July 29, 2004
Bunny Smedley on Making Faces

Excellent piece by Bunny Smedley about the National Gallery Making Faces exhibition.

Bunny starts her piece with some reflections on the fascination that brand new human babies already wired into them for the faces of other humans, and not just the face of mum. I'm going to stick that bit up at my Education Blog.

Later she writes about a Goya painting:

The distance between artifice and accuracy is one of the fascinating strands that runs through Making Faces. One of the finest paintings present – and, incidentally, one of the few genuinely capable of thriving against the fire-engine red walls – is Goya's magnificent Dona Isabel de Porcel. On one level, the work was a commissioned portrait of the wife of some long-forgotten minor bureaucrat. Yet if all it did was to represent her features accurately, why on earth should we care about it? But of course it does so much more than that. One doesn't have to take much of a leap of imagination to suspect that Goya enjoyed this particular assignment perhaps a little bit more than Dona Isabel's husband might have liked. Goya had, as do many men, a particular 'type' that appealed to him. Perhaps Dona Isabel approached it more closely than most. At any rate, what was meant to be a portrait has been elevated, here, into the stuff of full-bodied sexual fantasy – the slightly damp-looking curls, the flushed cheeks, the plump bosom only just encased within the black lace shawl, the remarkably full lips – and, most notably, those impossibly huge, luminous, indeed slightly bulging eyes. No one, frankly, has ever looked quite like this, which is perhaps just as well, because real life would render these exaggeratedly large and emphatic features freakish and unpleasant. As a fiction, however, they are stunningly successful. This is one of Goya's most perfect paintings, which is saying a lot.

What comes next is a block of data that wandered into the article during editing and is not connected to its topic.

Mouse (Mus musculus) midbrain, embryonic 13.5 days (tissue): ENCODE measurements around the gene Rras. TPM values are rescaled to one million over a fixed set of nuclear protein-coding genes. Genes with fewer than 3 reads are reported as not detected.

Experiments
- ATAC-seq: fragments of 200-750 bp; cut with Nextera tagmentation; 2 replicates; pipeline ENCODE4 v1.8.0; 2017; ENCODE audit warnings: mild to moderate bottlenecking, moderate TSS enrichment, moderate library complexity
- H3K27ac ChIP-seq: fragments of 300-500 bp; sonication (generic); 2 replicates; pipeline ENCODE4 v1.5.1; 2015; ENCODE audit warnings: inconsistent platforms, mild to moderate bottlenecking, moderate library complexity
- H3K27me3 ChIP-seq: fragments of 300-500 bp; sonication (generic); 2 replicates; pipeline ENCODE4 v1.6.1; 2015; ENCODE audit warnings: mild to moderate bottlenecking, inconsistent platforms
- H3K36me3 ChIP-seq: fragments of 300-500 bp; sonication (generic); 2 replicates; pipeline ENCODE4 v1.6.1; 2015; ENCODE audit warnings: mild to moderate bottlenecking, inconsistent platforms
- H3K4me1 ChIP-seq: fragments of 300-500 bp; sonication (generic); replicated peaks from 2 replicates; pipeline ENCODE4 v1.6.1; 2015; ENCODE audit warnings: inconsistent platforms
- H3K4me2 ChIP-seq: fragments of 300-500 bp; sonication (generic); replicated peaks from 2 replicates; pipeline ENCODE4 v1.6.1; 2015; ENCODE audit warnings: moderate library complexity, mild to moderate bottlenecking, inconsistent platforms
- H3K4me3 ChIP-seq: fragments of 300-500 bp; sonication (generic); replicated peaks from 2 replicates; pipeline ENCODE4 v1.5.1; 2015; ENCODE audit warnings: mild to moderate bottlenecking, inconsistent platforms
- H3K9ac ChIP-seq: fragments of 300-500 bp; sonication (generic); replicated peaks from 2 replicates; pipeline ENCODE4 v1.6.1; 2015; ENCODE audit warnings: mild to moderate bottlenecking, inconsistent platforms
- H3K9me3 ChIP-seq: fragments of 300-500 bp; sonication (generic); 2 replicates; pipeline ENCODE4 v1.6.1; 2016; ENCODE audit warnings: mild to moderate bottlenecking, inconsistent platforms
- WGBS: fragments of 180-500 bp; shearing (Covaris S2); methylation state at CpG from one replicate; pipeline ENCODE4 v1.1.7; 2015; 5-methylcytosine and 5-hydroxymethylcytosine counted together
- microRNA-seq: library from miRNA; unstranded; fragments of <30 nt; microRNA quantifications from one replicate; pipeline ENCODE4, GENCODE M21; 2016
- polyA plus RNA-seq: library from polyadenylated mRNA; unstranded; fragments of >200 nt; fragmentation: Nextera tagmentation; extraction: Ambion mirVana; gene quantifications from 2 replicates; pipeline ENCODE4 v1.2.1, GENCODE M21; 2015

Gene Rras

GoyaIsabel.jpg

My only complaint about Bunny's comments on this painting is that she, or someone at the SAU Blog, might have included a link to the picture, so that we know the one that she's talking about. I found the picture here.

Posted by Brian Micklethwait at 05:42 PM
Category: Painting